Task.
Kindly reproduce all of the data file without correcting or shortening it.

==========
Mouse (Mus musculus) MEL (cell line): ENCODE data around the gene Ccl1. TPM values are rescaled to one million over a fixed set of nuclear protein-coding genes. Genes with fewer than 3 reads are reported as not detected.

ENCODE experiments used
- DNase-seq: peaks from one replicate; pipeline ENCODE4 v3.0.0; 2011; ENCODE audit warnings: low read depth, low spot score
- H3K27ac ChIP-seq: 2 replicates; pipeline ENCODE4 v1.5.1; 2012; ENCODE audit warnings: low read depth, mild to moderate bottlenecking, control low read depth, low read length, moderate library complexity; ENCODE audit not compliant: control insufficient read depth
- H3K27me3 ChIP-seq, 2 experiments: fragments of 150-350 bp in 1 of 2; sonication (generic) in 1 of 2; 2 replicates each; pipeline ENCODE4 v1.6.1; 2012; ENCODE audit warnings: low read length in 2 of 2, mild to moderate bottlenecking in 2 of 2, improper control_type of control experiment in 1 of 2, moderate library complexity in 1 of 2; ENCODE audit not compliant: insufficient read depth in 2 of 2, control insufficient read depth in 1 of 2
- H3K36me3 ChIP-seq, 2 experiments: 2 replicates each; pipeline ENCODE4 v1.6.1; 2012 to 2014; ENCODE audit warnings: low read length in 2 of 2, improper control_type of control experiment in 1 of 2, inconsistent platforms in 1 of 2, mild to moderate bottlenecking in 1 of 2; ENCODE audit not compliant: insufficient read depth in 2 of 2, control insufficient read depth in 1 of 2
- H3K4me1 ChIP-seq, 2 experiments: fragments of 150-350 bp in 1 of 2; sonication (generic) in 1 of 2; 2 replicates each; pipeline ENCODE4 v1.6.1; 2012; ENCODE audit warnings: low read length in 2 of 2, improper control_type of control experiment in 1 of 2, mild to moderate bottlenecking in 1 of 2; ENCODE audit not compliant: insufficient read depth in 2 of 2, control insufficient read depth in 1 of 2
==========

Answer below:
Mouse (Mus musculus) MEL (cell line): ENCODE data around the gene Ccl1. TPM values are rescaled to one million over a fixed set of nuclear protein-coding genes. Genes with fewer than 3 reads are reported as not detected.

ENCODE experiments used
- DNase-seq: peaks from one replicate; pipeline ENCODE4 v3.0.0; 2011; ENCODE audit warnings: low read depth, low spot score
- H3K27ac ChIP-seq: 2 replicates; pipeline ENCODE4 v1.5.1; 2012; ENCODE audit warnings: low read depth, mild to moderate bottlenecking, control low read depth, low read length, moderate library complexity; ENCODE audit not compliant: control insufficient read depth
- H3K27me3 ChIP-seq, 2 experiments: fragments of 150-350 bp in 1 of 2; sonication (generic) in 1 of 2; 2 replicates each; pipeline ENCODE4 v1.6.1; 2012; ENCODE audit warnings: low read length in 2 of 2, mild to moderate bottlenecking in 2 of 2, improper control_type of control experiment in 1 of 2, moderate library complexity in 1 of 2; ENCODE audit not compliant: insufficient read depth in 2 of 2, control insufficient read depth in 1 of 2
- H3K36me3 ChIP-seq, 2 experiments: 2 replicates each; pipeline ENCODE4 v1.6.1; 2012 to 2014; ENCODE audit warnings: low read length in 2 of 2, improper control_type of control experiment in 1 of 2, inconsistent platforms in 1 of 2, mild to moderate bottlenecking in 1 of 2; ENCODE audit not compliant: insufficient read depth in 2 of 2, control insufficient read depth in 1 of 2
- H3K4me1 ChIP-seq, 2 experiments: fragments of 150-350 bp in 1 of 2; sonication (generic) in 1 of 2; 2 replicates each; pipeline ENCODE4 v1.6.1; 2012; ENCODE audit warnings: low read length in 2 of 2, improper control_type of control experiment in 1 of 2, mild to moderate bottlenecking in 1 of 2; ENCODE audit not compliant: insufficient read depth in 2 of 2, control insufficient read depth in 1 of 2